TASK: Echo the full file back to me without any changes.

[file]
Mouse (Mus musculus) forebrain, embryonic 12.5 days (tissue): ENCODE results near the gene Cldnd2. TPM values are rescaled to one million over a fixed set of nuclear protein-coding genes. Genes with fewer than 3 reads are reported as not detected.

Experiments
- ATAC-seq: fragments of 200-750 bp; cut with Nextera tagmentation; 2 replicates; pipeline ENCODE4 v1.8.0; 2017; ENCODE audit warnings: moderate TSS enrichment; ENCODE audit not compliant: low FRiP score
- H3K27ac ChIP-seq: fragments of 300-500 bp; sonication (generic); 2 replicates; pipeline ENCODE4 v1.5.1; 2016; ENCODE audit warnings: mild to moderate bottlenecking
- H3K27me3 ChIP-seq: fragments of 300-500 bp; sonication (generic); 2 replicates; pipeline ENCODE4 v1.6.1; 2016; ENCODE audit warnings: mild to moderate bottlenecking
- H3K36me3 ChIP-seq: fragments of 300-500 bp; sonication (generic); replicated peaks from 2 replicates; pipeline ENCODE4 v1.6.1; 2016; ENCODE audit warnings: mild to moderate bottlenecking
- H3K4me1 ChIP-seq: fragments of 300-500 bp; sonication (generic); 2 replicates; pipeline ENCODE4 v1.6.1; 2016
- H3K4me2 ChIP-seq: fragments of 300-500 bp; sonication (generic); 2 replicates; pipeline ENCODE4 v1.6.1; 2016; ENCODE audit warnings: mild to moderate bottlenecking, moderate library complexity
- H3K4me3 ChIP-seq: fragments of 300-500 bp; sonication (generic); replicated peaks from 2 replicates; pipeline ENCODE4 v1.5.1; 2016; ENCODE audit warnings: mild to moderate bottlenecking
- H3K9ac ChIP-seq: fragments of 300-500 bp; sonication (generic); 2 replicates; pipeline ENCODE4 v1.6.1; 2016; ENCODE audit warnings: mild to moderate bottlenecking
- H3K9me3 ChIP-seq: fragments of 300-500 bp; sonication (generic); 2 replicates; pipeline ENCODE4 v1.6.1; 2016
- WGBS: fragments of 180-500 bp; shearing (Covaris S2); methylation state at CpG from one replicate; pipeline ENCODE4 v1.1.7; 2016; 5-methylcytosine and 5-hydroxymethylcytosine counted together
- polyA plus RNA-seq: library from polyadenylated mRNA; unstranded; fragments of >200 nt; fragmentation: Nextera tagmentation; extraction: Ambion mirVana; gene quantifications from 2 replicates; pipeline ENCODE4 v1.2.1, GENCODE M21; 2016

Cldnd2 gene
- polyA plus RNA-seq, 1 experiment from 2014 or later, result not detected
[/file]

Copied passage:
Mouse (Mus musculus) forebrain, embryonic 12.5 days (tissue): ENCODE results near the gene Cldnd2. TPM values are rescaled to one million over a fixed set of nuclear protein-coding genes. Genes with fewer than 3 reads are reported as not detected.

Experiments
- ATAC-seq: fragments of 200-750 bp; cut with Nextera tagmentation; 2 replicates; pipeline ENCODE4 v1.8.0; 2017; ENCODE audit warnings: moderate TSS enrichment; ENCODE audit not compliant: low FRiP score
- H3K27ac ChIP-seq: fragments of 300-500 bp; sonication (generic); 2 replicates; pipeline ENCODE4 v1.5.1; 2016; ENCODE audit warnings: mild to moderate bottlenecking
- H3K27me3 ChIP-seq: fragments of 300-500 bp; sonication (generic); 2 replicates; pipeline ENCODE4 v1.6.1; 2016; ENCODE audit warnings: mild to moderate bottlenecking
- H3K36me3 ChIP-seq: fragments of 300-500 bp; sonication (generic); replicated peaks from 2 replicates; pipeline ENCODE4 v1.6.1; 2016; ENCODE audit warnings: mild to moderate bottlenecking
- H3K4me1 ChIP-seq: fragments of 300-500 bp; sonication (generic); 2 replicates; pipeline ENCODE4 v1.6.1; 2016
- H3K4me2 ChIP-seq: fragments of 300-500 bp; sonication (generic); 2 replicates; pipeline ENCODE4 v1.6.1; 2016; ENCODE audit warnings: mild to moderate bottlenecking, moderate library complexity
- H3K4me3 ChIP-seq: fragments of 300-500 bp; sonication (generic); replicated peaks from 2 replicates; pipeline ENCODE4 v1.5.1; 2016; ENCODE audit warnings: mild to moderate bottlenecking
- H3K9ac ChIP-seq: fragments of 300-500 bp; sonication (generic); 2 replicates; pipeline ENCODE4 v1.6.1; 2016; ENCODE audit warnings: mild to moderate bottlenecking
- H3K9me3 ChIP-seq: fragments of 300-500 bp; sonication (generic); 2 replicates; pipeline ENCODE4 v1.6.1; 2016
- WGBS: fragments of 180-500 bp; shearing (Covaris S2); methylation state at CpG from one replicate; pipeline ENCODE4 v1.1.7; 2016; 5-methylcytosine and 5-hydroxymethylcytosine counted together
- polyA plus RNA-seq: library from polyadenylated mRNA; unstranded; fragments of >200 nt; fragmentation: Nextera tagmentation; extraction: Ambion mirVana; gene quantifications from 2 replicates; pipeline ENCODE4 v1.2.1, GENCODE M21; 2016

Cldnd2 gene
- polyA plus RNA-seq, 1 experiment from 2014 or later, result not detected